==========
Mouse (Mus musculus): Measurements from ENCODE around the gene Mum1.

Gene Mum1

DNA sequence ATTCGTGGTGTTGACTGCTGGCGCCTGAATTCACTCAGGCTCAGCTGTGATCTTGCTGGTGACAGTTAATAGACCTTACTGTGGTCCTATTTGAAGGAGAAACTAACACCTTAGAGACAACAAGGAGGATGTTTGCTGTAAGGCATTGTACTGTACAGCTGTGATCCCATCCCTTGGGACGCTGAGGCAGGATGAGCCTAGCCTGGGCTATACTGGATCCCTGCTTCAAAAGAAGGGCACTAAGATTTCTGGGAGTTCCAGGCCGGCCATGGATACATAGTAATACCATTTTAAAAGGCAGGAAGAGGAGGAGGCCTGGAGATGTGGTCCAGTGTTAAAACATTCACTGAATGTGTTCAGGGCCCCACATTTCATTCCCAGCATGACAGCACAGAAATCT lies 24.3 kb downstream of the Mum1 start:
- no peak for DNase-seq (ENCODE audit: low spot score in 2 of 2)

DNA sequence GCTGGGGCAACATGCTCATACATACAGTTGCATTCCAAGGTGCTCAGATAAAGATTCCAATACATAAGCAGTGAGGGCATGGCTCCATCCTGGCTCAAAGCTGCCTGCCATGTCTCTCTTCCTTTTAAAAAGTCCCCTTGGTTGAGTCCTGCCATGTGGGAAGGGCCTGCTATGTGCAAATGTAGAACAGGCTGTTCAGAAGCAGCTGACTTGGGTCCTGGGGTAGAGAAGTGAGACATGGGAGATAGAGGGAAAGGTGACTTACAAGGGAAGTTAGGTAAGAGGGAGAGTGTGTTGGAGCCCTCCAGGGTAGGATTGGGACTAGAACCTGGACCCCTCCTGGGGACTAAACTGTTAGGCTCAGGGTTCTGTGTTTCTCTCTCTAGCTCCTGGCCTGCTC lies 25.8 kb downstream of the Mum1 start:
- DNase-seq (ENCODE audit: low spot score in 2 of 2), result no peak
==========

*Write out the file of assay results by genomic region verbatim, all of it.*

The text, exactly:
Mouse (Mus musculus): Measurements from ENCODE around the gene Mum1.

Gene Mum1

DNA sequence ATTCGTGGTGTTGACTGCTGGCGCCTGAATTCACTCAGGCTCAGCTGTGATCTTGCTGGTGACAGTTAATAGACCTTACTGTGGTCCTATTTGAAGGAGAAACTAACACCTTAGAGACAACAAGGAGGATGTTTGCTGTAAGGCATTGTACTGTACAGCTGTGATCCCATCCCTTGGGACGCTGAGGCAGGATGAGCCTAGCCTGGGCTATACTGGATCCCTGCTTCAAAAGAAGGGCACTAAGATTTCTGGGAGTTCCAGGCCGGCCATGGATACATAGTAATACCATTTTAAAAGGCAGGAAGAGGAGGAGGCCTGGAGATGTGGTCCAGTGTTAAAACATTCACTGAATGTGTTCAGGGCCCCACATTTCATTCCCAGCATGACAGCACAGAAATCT lies 24.3 kb downstream of the Mum1 start:
- no peak for DNase-seq (ENCODE audit: low spot score in 2 of 2)

DNA sequence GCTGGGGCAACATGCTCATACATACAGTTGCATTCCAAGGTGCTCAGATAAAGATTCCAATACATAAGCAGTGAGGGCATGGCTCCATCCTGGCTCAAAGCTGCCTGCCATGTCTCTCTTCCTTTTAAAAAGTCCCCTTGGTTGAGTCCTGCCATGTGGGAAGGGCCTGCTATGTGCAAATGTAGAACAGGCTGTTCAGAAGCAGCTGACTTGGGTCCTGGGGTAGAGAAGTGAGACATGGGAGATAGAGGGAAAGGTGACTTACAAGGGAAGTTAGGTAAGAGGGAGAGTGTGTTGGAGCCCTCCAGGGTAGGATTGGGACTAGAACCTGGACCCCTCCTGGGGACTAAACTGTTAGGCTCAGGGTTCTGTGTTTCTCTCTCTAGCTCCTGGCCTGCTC lies 25.8 kb downstream of the Mum1 start:
- DNase-seq (ENCODE audit: low spot score in 2 of 2), result no peak